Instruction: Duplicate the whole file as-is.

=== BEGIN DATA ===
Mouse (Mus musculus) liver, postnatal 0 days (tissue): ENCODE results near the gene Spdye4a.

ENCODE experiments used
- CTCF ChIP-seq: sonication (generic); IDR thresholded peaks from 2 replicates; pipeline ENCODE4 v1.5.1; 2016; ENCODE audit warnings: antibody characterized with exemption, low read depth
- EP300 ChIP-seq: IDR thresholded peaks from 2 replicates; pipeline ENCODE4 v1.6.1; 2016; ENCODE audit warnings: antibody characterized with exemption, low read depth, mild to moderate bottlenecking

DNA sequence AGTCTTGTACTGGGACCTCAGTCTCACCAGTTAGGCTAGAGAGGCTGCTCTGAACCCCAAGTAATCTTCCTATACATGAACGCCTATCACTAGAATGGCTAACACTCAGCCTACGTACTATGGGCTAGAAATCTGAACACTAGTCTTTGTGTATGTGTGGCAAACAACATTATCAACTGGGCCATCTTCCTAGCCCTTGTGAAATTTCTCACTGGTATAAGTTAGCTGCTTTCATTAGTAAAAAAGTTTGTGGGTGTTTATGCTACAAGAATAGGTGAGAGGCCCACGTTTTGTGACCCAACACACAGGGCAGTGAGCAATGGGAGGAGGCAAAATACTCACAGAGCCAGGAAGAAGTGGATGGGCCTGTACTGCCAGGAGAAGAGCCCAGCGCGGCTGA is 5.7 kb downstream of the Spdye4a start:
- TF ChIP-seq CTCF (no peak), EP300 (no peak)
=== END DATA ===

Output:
Mouse (Mus musculus) liver, postnatal 0 days (tissue): ENCODE results near the gene Spdye4a.

ENCODE experiments used
- CTCF ChIP-seq: sonication (generic); IDR thresholded peaks from 2 replicates; pipeline ENCODE4 v1.5.1; 2016; ENCODE audit warnings: antibody characterized with exemption, low read depth
- EP300 ChIP-seq: IDR thresholded peaks from 2 replicates; pipeline ENCODE4 v1.6.1; 2016; ENCODE audit warnings: antibody characterized with exemption, low read depth, mild to moderate bottlenecking

DNA sequence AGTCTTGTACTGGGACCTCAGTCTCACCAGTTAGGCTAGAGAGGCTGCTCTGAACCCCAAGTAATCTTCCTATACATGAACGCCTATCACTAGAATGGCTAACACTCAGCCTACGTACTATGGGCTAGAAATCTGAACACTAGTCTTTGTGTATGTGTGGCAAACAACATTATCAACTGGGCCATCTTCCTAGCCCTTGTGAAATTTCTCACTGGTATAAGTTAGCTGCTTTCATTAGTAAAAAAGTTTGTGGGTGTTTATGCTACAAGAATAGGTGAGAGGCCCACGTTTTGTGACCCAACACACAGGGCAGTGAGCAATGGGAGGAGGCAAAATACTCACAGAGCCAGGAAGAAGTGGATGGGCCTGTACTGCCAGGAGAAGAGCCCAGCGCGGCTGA is 5.7 kb downstream of the Spdye4a start:
- TF ChIP-seq CTCF (no peak), EP300 (no peak)